Mortgage approvals rose in January to the highest number since February 2016, as buyers returned to the market following the election result.
The Bank of England’s latest money and credit statistics revealed that mortgage approvals for house purchases, an indicator for future lending, increased to 70,900 in January, a 4.4 per cent increase from December – and the highest number since February 2016.
Furthermore, approvals for remortgages rose by 3.9 per cent to 52,100.
Meanwhile, net mortgage borrowing – which lags approvals – by households was £4bn in January, slightly below the £4.3bn average seen over the past six months, while the annual growth rate for mortgage borrowing remained at 3.4 per cent.
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“The highest rate of mortgage approvals in almost three years and particularly so early in the year is yet further proof, if it were ever needed, that buyers are returning in their droves following December’s election result,” said Marc von Grundherr, director of estate agent Benham and Reeves.
“It is this huge influx of demand that has seen prices increase at such notable rates of late and as a result, the market is now in the best shape it’s been since the EU Referendum itself.
“Not only are we seeing performance exceed expectations but there is a very real chance of an interest rate cut on the horizon, which will further boost buyer sentiment, borrowing, and overall market performance.”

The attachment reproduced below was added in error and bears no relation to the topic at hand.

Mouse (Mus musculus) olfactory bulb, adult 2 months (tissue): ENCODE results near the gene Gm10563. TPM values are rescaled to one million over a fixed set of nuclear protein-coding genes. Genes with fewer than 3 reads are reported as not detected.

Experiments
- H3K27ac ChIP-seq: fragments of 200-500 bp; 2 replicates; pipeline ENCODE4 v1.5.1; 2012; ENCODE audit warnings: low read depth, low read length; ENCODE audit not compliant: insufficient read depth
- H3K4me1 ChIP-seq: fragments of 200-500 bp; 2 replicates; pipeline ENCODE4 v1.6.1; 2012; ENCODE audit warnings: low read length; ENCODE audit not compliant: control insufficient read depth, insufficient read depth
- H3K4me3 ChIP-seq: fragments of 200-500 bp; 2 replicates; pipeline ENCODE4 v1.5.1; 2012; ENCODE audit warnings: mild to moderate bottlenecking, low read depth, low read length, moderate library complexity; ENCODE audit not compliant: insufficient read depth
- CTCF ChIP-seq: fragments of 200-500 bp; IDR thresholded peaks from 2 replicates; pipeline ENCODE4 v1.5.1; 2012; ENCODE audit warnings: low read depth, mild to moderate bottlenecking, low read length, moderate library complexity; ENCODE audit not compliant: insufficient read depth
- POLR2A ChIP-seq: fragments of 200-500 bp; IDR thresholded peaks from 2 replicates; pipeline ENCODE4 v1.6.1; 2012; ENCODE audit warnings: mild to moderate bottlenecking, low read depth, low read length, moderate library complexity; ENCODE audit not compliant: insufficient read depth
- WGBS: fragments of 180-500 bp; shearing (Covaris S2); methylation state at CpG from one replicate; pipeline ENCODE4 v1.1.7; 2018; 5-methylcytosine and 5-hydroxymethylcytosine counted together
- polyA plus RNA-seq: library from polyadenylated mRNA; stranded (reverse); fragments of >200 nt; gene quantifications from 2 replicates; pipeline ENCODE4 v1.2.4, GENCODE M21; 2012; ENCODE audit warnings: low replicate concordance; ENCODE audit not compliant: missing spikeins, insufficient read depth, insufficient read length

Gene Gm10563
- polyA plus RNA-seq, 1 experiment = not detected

The Bank of England data also showed that the annual growth rate of consumer credit remained at 6.1 per cent in January.
The growth rate has been around this level since May 2019, having fallen steadily from a peak of 10.9 per cent in late 2016.
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These growth rates represent a £1.2bn flow of consumer credit in January, in line with the £1.1bn average seen since July 2018.
Within this, net borrowing on credit cards fell a little to £0.2bn while net borrowing for other loans and advances rose slightly to £1bn.
“It’s promising to see that the level of consumer credit remained steady in January,” said Vikki Jefferies, proposition director at mortgage network PRIMIS.
“That said, it’s important that consumers keep on top of their finances to ensure they don’t overextend themselves with their outgoings.
“This is particularly important for those who borrowed during January to make ends meet, perhaps as they managed the fallout of the Christmas period.
“This is where advisers can step in to help. With the support of a professional, borrowers will be better-informed on how to manage their finances in the long-run and are less likely to fall into a mortgage deal that could leave them financially worse off.
“Advisers are also a big help for clients whose circumstances change during their term, having the resources to be able to offer customers a better deal that aligns with their new financial situation.”
The annual rate of bank lending fell to 0.8 per cent, the weakest since July 2018. The growth rate of borrowing from large businesses and SMEs dropped to 0.9 per cent and 0.5 per cent respectively.